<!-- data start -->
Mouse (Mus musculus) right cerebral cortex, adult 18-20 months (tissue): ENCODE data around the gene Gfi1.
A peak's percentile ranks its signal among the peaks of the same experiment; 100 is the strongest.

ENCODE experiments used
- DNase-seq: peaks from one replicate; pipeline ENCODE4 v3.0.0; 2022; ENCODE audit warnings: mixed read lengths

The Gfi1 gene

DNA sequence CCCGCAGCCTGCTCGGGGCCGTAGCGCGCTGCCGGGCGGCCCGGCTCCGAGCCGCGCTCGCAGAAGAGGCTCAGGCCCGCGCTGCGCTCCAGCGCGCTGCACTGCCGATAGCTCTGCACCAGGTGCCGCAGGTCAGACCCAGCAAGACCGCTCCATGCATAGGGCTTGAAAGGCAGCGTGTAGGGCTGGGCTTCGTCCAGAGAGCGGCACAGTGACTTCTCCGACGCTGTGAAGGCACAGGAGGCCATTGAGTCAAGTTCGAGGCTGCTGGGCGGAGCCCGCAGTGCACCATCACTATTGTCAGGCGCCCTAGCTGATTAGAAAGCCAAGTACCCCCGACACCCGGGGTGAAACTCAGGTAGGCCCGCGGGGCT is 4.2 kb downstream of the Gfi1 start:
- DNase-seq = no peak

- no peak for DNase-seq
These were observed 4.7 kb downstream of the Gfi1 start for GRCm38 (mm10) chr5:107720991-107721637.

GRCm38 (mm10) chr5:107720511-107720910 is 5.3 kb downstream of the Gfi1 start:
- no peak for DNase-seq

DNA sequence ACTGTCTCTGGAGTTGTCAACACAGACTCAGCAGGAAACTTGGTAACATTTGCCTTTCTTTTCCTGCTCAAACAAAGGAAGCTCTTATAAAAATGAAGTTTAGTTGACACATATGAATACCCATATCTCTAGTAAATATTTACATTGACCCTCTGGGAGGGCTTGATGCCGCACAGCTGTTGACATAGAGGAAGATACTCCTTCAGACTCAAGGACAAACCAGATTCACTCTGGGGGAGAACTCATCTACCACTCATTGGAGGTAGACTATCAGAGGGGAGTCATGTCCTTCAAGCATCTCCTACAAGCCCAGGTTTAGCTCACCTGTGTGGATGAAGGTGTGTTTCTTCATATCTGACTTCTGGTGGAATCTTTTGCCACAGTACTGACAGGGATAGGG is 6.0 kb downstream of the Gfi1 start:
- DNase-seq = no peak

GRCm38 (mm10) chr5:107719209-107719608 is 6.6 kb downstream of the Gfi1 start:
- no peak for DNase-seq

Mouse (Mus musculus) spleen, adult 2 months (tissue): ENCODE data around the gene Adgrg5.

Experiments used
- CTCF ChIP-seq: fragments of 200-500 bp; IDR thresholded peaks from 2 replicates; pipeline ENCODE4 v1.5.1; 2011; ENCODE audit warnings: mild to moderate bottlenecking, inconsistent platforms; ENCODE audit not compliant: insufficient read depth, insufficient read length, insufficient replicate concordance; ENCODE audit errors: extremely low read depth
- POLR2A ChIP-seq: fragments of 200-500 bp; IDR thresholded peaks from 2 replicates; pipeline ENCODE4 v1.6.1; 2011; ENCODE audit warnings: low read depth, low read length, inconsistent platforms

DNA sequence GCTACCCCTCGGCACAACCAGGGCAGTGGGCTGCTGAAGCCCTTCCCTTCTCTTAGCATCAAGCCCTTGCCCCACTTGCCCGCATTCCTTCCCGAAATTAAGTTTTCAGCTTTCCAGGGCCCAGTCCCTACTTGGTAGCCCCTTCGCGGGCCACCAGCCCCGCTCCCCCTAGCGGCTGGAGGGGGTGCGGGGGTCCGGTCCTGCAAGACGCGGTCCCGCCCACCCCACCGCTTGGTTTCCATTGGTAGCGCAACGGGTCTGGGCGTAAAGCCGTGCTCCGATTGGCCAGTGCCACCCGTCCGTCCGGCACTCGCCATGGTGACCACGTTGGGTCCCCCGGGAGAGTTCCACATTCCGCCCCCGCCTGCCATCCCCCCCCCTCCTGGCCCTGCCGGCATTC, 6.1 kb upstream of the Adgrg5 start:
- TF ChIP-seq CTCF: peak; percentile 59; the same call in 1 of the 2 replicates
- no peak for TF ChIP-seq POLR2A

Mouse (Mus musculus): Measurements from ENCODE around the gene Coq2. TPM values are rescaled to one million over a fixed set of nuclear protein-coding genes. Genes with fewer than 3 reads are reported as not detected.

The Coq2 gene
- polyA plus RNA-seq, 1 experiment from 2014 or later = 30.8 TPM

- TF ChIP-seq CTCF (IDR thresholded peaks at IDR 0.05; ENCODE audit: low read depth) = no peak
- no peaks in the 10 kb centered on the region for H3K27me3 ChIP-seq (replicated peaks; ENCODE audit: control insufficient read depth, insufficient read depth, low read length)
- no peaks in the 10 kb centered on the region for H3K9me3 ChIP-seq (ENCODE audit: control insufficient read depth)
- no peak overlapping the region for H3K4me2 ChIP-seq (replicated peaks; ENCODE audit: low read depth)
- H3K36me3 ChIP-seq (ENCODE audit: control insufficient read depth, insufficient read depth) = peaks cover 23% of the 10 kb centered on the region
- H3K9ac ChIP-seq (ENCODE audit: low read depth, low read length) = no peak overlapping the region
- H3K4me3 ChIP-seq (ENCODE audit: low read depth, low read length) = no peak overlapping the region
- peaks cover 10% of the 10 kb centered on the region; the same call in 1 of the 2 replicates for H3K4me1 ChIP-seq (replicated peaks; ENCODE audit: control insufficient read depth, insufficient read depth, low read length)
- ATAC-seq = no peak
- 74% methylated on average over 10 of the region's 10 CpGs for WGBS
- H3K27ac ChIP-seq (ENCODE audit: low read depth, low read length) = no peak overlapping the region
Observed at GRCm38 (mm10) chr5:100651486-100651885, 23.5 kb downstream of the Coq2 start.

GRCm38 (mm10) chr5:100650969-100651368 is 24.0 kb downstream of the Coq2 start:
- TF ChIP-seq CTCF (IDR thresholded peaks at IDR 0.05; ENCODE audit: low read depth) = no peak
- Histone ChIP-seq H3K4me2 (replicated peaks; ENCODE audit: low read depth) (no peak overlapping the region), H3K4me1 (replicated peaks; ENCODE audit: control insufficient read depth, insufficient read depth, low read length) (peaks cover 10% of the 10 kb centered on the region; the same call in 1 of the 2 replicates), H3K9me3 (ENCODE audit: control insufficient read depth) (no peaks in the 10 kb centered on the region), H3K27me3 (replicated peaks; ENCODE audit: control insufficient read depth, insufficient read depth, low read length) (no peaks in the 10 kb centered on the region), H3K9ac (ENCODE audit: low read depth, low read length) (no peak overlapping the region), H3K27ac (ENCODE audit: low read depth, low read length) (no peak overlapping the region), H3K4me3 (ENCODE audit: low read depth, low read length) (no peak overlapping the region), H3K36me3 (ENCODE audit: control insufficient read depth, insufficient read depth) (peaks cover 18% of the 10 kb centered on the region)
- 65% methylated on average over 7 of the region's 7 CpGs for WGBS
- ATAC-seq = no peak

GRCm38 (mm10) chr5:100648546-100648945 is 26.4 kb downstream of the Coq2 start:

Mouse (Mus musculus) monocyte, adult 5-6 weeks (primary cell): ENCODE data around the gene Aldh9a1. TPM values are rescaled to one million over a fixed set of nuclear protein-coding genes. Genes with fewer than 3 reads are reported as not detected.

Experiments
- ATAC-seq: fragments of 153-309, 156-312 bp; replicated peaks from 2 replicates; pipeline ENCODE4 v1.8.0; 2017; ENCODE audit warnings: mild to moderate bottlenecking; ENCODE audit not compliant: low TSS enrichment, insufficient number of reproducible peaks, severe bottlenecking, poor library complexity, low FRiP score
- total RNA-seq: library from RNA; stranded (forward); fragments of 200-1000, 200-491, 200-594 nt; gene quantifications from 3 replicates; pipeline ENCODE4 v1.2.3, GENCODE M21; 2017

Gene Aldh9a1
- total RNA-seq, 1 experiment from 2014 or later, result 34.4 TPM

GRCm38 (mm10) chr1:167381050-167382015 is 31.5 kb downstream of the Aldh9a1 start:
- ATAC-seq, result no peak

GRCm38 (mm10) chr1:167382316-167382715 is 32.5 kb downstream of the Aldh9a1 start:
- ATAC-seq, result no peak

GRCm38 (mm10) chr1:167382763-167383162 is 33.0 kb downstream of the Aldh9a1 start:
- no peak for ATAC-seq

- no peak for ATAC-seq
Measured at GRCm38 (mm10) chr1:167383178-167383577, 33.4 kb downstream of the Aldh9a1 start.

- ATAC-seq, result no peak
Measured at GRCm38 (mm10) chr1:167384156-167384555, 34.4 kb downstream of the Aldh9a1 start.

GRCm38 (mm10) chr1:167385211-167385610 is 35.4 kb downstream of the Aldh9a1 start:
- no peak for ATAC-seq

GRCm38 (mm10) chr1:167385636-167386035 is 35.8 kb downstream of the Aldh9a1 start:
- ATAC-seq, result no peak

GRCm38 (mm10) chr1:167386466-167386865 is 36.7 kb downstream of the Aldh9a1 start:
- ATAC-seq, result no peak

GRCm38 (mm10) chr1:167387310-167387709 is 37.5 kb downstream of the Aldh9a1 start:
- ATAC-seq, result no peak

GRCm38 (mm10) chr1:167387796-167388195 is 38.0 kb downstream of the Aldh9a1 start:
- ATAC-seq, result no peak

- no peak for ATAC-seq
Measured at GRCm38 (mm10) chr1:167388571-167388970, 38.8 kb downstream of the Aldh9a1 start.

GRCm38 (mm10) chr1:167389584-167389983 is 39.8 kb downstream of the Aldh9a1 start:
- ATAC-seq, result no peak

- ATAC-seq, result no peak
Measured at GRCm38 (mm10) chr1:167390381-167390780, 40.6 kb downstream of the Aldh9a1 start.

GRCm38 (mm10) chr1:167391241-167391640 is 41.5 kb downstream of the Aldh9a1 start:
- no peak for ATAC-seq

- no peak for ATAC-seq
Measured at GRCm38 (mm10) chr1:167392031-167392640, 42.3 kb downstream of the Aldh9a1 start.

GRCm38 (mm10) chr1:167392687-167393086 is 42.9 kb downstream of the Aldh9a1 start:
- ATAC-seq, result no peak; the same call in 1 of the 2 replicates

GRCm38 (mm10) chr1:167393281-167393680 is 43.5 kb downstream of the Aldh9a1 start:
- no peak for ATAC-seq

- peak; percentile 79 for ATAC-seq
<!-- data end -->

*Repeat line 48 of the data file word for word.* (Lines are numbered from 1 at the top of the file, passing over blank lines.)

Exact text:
Gene Aldh9a1